Health Ministry reworks protocol as India’s TB elimination drive plateaus

ICMR is looking at specifically reworking TB medication and its duration to reboot the TB-free initiative with zero deaths, disease, and poverty resulting from the disease

Published - June 05, 2024 07:48 pm IST - NEW DELHI

Photo used for representation purpose only,.

Photo used for representation purpose only,. | Photo Credit: Getty Images/iStockphoto

India’s goal to achieve rapid decline in the burden of tuberculosis (TB) morbidity and mortality, while working towards the elimination of TB in the country by 2025, has plateaued, a senior Health Ministry official said. The Indian Council of Medical Research (ICMR) is looking at reworking the protocol, the official added, specifically TB medication and its duration, to reboot the TB-free initiative with zero deaths, disease, and poverty resulting from the disease.

According to the Health Ministry, India has been engaged in TB control activities for more than 50 years, yet the disease continues to be the country’s severest health crisis.

TB kills an estimated 480,000 Indians every year or over 1,400 patients every day. Additionally, the country also has more than a million ‘missing’ TB cases annually, which are not notified. Most remain either undiagnosed, or unaccountably and inadequately diagnosed and treated in the private sector.

“We are sure that this tragic loss of life, and continued suffering and poverty, needs to end. There are several new technologies which help in early detection and we are also better prepared to address TB. We now have advanced and effective interventions and technologies for diagnosis, treatment and care of TB,’’ the official said.

India has mandated the notification of all TB cases, and has integrated TB programmes with general health services under the National Health Mission. Alongside, there has been an expansion of diagnostic services, service expansion in programmatic management of drug-resistant TB (PMDT), single-window service for TB-HIV cases, national drug resistance surveillance, and the revision of partnership guidelines.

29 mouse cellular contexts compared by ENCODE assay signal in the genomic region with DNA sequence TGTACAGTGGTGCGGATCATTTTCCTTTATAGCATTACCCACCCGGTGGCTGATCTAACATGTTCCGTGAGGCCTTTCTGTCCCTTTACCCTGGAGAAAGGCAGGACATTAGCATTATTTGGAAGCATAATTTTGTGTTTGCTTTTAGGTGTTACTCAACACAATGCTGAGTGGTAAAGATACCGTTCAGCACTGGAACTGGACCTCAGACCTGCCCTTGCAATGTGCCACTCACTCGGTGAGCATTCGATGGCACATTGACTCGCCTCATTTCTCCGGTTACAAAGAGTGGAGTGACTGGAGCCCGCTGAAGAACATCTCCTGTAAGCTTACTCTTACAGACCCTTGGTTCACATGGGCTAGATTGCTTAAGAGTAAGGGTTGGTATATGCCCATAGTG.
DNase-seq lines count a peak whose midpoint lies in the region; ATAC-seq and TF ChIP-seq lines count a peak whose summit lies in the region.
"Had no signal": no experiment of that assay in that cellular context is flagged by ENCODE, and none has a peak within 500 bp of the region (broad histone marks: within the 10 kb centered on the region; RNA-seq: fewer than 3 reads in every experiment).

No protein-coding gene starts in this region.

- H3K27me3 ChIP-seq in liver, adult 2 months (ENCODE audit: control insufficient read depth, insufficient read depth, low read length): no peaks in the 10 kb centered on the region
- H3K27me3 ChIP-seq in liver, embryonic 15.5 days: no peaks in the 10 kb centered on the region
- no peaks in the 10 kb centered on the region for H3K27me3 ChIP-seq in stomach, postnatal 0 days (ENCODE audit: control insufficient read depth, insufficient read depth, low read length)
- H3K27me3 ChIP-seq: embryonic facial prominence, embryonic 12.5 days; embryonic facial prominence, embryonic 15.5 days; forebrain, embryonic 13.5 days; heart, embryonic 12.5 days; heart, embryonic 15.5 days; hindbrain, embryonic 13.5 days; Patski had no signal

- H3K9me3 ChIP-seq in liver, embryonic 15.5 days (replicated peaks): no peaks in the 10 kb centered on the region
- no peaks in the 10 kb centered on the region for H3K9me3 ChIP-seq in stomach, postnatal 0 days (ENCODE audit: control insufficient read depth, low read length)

The Health Ministry, however, maintains there is a need to recognise that more needs to be done to drastically reduce the incidence of TB in India. It added that although India has managed to scale up basic TB services in the public health system, treating more than 10 million TB patients under the Revised National TB Control Programme (RNTCP), the rate of decline is too slow to meet the 2030 Sustainable Development Goals (SDG) and 2035 End TB targets.

“New, comprehensively-deployed interventions are required to hasten the rate of decline of incidence of TB many fold, to more than 10-15% annually. The requirements for moving towards TB elimination have been integrated into the four strategic pillars of ‘Detect – Treat – Prevent – Build’ (DTPB),’’ the Ministry said in its report on the National Strategic Plan for TB Elimination 2017-2025.

A paper titled ‘Progress and challenges in achieving tuberculosis elimination in India by 2025: A systematic review and meta-analysis’ notes that India, in particular, faces a daunting challenge in its fight against TB. With an estimated 2.64 million cases in 2021, India accounts for about 25% of the world’s TB burden. The mortality rate, excluding HIV co-infected individuals, was approximately 450,000 in the same year, highlighting the severe impact of TB on the country’s public health landscape. The complexity of TB in India is further exacerbated by factors such as drug resistance, co-infections with HIV, socio-economic challenges, and disparities in healthcare access. In response, the Indian government ambitiously aimed to eliminate TB by 2025.

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